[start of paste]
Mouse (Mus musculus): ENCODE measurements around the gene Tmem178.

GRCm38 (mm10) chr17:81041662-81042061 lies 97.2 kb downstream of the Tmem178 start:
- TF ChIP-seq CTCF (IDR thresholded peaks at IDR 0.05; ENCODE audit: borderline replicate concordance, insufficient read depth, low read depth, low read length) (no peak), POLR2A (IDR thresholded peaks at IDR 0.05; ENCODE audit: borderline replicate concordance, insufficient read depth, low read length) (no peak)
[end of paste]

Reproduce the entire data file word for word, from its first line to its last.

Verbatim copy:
Mouse (Mus musculus): ENCODE measurements around the gene Tmem178.

GRCm38 (mm10) chr17:81041662-81042061 lies 97.2 kb downstream of the Tmem178 start:
- TF ChIP-seq CTCF (IDR thresholded peaks at IDR 0.05; ENCODE audit: borderline replicate concordance, insufficient read depth, low read depth, low read length) (no peak), POLR2A (IDR thresholded peaks at IDR 0.05; ENCODE audit: borderline replicate concordance, insufficient read depth, low read length) (no peak)